More coolness, less foolishness.
That summarizes what some tourists and South Beach business owners said Tuesday about this year’s South Beach version of Memorial Day Weekend.
“It was lit,” said Justice Garcia of Salem, Mass., as she stood on the corner of Ocean Drive and 11th Street with her luggage.
“This my fourth time coming, my best time,” said Brandon Anderson of New Jersey, whose weekend, he said, consisted of “Just drink, mess with the girls.”
Sign Up and Save
Get six months of free digital access to the Miami Herald
Alex Haxhaj, a manager at The Palace Bar on Ocean Drive, said, “It was a lot better, a lot calmer [than previous years]. There wasn’t a lot of craziness or fights or obnoxiousness.”
Like many Miami Beach establishments whose clientele tends to be locals, The Palace actually sees business drop slightly during Memorial Day weekend, Haxhaj said. Beach residents either leave town or avoid the Washington Avenue-Collins Avenue-Ocean Drive area altogether.
Tuesday morning, however, several Ocean Drive restaurant staffs hopped about at a brisk pace as those checking out of hotels grabbed one last meal in the Miami sun before heading back home.
The sands of Miami Beach, which resembled garbage trucks’ dump yards after Spring Break this year, looked about as they normally do on a Tuesday morning. Asked if that meant the cleanup crews got going early or folks cleaned up after themselves better, a beach chair attendant credited the latter.
“The people were very friendly,” Adriana Gimenez said. “Where I’m from, they’re not as friendly.”
And where is that?
One couple from Chicago, downing their first ever colada outside the Ritz-Carlton, found local law enforcement so nice compared to Chicago’s they thought Miami Beach police must be using troops fresh out of the academy.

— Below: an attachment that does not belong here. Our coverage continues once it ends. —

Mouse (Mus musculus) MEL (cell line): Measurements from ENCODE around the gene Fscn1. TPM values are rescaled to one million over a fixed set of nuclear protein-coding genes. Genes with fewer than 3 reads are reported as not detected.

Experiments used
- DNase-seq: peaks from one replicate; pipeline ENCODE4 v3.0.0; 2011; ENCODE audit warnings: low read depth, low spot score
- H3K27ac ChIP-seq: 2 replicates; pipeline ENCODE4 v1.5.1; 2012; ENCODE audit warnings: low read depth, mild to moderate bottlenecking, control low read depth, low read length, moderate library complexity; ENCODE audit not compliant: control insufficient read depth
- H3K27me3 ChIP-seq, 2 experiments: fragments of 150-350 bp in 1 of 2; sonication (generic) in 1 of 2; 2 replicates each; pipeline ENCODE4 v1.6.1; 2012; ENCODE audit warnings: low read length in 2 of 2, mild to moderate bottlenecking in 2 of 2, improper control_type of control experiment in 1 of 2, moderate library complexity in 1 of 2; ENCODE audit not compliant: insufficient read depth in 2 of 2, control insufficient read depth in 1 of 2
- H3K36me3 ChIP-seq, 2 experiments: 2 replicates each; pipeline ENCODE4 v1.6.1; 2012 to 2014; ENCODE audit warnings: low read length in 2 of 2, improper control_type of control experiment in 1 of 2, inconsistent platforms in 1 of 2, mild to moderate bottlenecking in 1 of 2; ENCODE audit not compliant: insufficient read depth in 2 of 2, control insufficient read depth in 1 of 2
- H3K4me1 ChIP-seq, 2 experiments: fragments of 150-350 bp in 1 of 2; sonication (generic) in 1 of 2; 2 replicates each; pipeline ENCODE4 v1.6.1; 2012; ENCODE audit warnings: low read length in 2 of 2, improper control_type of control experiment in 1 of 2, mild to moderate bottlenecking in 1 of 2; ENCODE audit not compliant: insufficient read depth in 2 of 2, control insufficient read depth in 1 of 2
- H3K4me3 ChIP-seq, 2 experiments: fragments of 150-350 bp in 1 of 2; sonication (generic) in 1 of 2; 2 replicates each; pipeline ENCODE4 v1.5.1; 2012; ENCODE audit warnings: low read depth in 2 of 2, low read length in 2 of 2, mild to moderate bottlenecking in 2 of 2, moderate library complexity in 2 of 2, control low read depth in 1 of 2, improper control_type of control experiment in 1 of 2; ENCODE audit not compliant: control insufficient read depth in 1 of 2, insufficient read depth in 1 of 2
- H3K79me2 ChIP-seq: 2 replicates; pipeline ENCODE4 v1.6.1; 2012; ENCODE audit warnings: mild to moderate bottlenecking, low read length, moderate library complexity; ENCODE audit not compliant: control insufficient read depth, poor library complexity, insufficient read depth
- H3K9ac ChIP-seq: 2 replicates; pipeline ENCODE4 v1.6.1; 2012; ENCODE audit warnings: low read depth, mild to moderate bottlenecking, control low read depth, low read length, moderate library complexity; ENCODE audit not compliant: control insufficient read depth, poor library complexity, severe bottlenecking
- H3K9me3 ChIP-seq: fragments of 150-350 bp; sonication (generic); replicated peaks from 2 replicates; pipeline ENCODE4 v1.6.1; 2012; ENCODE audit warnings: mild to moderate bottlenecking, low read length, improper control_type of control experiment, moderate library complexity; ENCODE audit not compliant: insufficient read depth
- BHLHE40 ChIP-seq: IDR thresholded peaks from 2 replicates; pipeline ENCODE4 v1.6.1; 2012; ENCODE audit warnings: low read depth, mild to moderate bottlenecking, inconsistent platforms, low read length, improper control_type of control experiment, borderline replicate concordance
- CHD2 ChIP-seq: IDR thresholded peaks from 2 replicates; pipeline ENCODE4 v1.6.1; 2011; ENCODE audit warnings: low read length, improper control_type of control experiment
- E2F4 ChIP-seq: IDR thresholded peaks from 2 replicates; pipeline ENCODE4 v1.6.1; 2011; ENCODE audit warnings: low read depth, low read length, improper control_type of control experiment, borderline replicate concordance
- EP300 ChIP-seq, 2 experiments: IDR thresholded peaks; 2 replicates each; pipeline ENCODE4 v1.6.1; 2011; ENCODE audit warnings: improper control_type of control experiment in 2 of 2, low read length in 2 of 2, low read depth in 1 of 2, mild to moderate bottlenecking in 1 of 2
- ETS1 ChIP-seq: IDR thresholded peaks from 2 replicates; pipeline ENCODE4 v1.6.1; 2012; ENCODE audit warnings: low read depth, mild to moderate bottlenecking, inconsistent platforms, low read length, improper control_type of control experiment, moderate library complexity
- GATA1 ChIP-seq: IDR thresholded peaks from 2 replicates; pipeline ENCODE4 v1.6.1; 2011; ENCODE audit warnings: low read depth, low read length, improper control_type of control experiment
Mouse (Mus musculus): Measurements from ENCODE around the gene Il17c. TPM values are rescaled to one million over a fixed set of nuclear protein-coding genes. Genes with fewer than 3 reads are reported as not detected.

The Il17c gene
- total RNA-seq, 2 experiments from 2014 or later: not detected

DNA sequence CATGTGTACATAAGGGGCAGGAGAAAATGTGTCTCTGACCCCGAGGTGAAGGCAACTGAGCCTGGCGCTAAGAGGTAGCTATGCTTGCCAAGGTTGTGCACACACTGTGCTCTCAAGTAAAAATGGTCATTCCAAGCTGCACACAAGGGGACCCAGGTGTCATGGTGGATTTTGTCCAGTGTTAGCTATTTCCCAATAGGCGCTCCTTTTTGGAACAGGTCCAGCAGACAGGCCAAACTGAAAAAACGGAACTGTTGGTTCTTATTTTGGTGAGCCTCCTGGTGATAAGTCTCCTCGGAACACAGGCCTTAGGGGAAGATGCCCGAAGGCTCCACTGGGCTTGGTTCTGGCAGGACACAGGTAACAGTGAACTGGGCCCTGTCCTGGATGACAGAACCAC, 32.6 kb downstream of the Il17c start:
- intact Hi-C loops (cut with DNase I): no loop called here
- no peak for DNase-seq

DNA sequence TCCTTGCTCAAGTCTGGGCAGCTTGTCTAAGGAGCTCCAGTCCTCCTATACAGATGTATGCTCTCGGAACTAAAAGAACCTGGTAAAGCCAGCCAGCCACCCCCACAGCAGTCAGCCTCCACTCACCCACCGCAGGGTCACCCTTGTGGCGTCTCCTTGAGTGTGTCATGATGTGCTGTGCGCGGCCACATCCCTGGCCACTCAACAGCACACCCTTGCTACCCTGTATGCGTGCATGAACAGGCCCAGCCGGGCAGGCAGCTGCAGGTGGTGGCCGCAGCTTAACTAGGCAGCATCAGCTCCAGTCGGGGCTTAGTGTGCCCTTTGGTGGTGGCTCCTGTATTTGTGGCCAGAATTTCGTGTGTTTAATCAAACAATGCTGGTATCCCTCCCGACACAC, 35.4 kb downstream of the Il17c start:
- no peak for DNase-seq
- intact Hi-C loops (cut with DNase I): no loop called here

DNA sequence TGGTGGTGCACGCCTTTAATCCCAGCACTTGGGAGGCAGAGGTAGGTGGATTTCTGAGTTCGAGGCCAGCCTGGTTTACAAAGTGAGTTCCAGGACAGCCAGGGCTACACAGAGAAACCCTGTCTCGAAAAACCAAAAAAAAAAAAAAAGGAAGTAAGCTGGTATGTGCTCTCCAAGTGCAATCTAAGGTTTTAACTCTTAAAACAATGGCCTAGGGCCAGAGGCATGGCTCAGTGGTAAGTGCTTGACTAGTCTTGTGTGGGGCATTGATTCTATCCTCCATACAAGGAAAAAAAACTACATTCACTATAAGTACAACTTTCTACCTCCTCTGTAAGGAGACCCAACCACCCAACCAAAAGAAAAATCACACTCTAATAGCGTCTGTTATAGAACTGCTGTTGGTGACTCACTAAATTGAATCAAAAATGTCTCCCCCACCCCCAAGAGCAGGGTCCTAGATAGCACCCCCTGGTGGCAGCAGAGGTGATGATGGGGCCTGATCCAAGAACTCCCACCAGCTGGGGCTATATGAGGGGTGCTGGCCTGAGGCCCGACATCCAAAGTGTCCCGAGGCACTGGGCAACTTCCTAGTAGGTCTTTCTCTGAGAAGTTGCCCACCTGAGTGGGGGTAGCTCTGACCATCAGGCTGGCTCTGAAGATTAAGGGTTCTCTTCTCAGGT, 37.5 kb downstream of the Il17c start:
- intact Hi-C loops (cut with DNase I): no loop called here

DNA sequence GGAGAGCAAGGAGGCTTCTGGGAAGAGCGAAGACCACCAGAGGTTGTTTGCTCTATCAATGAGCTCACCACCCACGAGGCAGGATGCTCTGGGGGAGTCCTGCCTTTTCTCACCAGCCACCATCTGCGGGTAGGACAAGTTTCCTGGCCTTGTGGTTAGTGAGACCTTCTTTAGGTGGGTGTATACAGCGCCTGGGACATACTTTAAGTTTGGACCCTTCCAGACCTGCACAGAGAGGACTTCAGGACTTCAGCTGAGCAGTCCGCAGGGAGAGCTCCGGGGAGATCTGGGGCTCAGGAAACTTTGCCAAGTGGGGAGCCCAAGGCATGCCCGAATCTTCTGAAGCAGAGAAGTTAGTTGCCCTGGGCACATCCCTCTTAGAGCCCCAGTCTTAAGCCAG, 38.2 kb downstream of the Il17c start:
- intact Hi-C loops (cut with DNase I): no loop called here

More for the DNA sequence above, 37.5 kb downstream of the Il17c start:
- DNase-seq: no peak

Miami Beach police have rarely escaped a Memorial Day Weekend with an unscathed reputation.
Miami Beach residents have complained about cops’ presence making the city feel like a police state, while others complain about lax enforcement allowing brawls that make Ocean Drive look like a riot zone.
And since Miami Beach became a Memorial Day destination for the young, hip and hip-hop, there’s been accusations of overzealous confrontations with a mostly African-American crowd.
This year, the general impression was Miami Beach police got it right.
“There were more police this time,” said Kevin James of New Jersey. “I felt more secure. It was cool.”
Miami Beach police arrest numbers for the weekend, counted as Thursday through Monday, combine all arrests in all parts of the city. This year’s 195 arrests represented an increase of 50 over 2015, ending a two-year downward trend after 2013’s peak of 414.
While 61 felony arrests were greater than those in 2012, ’14 and ’15, only four were for aggravated assault or aggravated battery. Those felonies accounted for 13 arrests in 2015 and seven in 2014.